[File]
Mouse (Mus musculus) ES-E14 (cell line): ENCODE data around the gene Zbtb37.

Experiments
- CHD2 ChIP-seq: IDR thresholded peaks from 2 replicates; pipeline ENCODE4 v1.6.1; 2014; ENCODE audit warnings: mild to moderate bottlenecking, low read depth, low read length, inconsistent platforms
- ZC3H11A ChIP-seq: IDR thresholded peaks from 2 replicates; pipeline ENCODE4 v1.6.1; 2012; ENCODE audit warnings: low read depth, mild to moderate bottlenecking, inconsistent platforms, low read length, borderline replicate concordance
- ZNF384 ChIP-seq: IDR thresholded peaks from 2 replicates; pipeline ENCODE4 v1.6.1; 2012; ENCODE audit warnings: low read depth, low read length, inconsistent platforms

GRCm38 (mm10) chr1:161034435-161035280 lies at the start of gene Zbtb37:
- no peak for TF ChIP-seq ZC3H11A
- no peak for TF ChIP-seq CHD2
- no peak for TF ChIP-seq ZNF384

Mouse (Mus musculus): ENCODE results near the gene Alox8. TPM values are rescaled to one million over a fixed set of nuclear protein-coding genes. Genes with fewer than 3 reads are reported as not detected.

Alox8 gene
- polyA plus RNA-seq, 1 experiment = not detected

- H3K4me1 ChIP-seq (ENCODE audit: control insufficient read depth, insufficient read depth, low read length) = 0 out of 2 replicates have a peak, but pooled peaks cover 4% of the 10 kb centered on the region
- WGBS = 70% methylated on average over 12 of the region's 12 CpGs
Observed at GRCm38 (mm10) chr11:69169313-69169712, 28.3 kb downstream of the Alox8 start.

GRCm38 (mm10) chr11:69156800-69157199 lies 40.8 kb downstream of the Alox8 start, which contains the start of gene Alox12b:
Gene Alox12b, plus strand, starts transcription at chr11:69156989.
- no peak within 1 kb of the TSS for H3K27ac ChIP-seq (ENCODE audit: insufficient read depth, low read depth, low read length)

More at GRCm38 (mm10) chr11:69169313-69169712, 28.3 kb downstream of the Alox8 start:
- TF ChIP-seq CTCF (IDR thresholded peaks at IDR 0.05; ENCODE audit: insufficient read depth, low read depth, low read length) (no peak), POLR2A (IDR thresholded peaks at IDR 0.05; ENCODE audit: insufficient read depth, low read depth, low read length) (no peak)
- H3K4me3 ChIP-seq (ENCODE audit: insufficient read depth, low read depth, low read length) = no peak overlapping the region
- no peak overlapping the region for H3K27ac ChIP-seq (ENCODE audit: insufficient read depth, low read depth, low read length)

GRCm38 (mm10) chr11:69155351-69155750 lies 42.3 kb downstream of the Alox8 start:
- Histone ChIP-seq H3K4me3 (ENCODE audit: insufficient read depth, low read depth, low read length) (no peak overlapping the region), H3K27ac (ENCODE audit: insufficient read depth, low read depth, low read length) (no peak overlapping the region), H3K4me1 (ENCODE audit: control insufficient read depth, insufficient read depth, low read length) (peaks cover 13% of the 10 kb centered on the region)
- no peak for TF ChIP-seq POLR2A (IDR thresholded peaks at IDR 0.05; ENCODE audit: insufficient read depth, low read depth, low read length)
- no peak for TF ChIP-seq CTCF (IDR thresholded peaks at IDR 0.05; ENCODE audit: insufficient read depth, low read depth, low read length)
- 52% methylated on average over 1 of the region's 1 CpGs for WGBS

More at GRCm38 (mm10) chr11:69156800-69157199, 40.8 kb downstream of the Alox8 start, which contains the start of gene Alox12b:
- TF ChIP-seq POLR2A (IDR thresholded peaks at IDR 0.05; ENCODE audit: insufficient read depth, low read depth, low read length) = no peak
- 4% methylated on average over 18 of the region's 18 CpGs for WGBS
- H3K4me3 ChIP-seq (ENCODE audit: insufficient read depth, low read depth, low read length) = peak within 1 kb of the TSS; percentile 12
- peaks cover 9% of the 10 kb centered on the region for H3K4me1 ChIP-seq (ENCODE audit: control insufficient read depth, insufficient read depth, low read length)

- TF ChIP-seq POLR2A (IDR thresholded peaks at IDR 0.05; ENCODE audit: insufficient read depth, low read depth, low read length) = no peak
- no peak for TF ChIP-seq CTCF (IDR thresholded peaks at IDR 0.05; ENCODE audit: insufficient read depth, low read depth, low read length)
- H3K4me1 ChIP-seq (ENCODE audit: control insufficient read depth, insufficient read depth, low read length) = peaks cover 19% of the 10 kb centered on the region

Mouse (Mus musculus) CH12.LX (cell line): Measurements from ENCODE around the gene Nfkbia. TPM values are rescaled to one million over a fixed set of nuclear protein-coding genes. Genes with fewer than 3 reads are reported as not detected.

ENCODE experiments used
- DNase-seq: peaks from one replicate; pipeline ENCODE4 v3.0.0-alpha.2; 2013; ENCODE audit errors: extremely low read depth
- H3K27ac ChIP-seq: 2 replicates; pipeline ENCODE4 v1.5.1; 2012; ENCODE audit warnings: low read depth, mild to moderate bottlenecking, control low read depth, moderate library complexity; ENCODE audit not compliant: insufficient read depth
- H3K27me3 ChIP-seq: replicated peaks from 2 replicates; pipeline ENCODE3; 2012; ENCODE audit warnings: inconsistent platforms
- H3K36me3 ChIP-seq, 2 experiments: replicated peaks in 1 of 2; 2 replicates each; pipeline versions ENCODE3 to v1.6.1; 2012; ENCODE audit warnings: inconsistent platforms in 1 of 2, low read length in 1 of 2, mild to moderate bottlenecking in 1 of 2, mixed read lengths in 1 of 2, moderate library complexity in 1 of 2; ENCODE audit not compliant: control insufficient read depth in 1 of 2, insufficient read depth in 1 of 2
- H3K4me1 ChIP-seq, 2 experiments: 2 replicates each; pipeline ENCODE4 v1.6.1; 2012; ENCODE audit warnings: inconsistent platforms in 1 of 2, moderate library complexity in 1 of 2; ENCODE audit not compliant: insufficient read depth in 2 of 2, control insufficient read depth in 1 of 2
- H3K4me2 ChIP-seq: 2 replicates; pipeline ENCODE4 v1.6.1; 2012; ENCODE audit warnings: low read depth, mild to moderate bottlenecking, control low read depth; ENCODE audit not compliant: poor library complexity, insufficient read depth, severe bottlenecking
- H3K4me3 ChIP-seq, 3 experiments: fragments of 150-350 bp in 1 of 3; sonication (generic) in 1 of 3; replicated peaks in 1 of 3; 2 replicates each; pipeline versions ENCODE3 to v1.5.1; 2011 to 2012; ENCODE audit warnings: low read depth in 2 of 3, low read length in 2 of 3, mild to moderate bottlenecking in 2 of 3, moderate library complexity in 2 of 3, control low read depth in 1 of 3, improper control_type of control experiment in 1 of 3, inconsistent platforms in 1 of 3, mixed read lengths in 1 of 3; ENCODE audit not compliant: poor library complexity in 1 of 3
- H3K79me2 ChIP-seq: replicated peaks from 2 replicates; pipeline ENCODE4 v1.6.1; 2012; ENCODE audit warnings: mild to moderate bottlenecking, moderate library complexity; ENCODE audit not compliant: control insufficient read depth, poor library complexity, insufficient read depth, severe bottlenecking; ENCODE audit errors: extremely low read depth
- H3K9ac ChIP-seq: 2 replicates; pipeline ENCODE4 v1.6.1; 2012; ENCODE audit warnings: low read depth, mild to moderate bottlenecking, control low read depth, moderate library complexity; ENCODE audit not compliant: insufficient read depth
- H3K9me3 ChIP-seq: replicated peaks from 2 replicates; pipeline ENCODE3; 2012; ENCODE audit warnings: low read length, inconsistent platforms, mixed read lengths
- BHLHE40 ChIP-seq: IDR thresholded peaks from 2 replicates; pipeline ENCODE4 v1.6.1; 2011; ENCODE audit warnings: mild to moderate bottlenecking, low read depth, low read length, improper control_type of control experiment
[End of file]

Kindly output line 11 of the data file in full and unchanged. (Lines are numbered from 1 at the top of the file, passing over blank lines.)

Alox8 gene